Moving to Long Island

Ambler Isle
V and S
Tue 15 Mar 2011 15:12
23 24 N
75 13 W
March 9, 2011
We continued down the west side of Long Island, passing the entry to the Stella Maria Marina.  The marina entrance is very shallow and is marked with stakes.  Amber Isle would need some higher tide to get in.  Nearing the settlement of Simms, we went closer to the shore.  Simms has a medical clinic with a doctor, a rarity in these parts.  The fast ferry was docked at the government basin.  Who knew they even came to such an obscure place?  We stopped to drop anchor in 8' of water, hoping to visit the settlement.  But although the bottom looked sandy, the anchor refused to grab hold.  The sea bottom was marle, a rocky formation similar to calcified sand.  With a light covering of sand it appeared good.  After several attempts we gave up and moved further south to Bains Bluff.  The water was very calm and the bluffs blocked the wind.  The anchor set immediately.  There was not a soul around.  We noticed a sailboat anchored off the next point about 2 miles away.  There was no dinghy.  As night fell, we saw no lights, even an anchor light.  As we readied ourselves for bed we locked the doors and set out our driveway alert for the first time.  Although Long Island is very friendly, we were unfamiliar with the nearby towns.  We were alone.  And the sailboat bobbing on the horizon was puzzling.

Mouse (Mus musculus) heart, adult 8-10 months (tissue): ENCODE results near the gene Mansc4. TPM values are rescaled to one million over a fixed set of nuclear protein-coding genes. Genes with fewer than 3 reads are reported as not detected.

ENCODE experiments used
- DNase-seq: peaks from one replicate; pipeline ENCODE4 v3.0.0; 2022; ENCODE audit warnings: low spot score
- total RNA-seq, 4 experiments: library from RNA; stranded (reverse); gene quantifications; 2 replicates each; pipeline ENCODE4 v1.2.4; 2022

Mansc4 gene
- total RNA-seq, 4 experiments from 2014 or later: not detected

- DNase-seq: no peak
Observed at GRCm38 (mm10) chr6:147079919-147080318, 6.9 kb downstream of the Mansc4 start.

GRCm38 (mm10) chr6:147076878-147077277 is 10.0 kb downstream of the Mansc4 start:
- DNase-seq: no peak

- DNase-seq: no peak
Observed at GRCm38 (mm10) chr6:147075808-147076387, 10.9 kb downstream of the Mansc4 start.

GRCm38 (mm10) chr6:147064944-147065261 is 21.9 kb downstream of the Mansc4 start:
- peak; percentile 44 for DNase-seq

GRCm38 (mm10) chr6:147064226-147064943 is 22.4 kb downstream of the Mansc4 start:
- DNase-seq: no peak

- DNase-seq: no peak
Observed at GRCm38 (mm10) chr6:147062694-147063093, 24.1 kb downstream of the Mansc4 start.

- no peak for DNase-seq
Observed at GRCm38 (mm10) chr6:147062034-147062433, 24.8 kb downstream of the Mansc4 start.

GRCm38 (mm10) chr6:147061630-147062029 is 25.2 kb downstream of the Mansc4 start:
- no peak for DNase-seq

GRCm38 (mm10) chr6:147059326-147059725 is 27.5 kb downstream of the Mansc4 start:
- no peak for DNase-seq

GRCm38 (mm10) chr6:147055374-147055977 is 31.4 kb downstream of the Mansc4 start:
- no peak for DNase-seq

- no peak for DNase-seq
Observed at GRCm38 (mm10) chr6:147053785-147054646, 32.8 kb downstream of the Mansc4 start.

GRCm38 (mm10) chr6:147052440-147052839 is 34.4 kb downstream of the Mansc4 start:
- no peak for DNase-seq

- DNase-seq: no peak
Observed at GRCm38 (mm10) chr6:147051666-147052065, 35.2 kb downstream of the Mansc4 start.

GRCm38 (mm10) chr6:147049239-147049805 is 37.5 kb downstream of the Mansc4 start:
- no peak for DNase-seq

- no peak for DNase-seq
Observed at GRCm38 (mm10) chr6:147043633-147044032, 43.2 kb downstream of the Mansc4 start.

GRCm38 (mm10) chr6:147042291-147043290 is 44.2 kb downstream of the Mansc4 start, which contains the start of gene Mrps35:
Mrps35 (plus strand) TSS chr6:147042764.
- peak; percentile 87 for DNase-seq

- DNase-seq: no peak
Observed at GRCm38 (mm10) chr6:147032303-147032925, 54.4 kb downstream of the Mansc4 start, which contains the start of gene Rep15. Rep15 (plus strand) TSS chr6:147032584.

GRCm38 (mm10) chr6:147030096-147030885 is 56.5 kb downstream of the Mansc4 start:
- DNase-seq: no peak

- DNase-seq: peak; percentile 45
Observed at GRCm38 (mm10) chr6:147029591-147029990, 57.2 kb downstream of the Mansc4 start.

After a good nights sleep, we launched the dinghy and went to explore the area.  The shore was rocky and craggy.  I imagined it was ancient coral formations from a time long ago when the water levels here were higher.  Long Island is not very touristy.  While there are a few resorts, the people mostly fish, bake, run small businesses for a living.  Long Island is "generation land".  Given to the freed slaves as the plantation owners left the islands, it could not be sold.  It was to be passed along to the families.  It is a real Bahamian island.  As more cruisers discover the quietude, the islanders work to keep up with our incessant demands.  We passed some ordinary farm-type goats.  The locals often let their stock roam free to graze. 
Finally we came to the sailboat, Wings of the Morning, with a VA hailing port.  It was older and more ragged that it appeared.  Nearby on shore were three houses.  Did it belong to one of them?  As if in answer, the VHF came alive with a call to Wings.  Two American women were making land plans for the day.  The mystery was solved.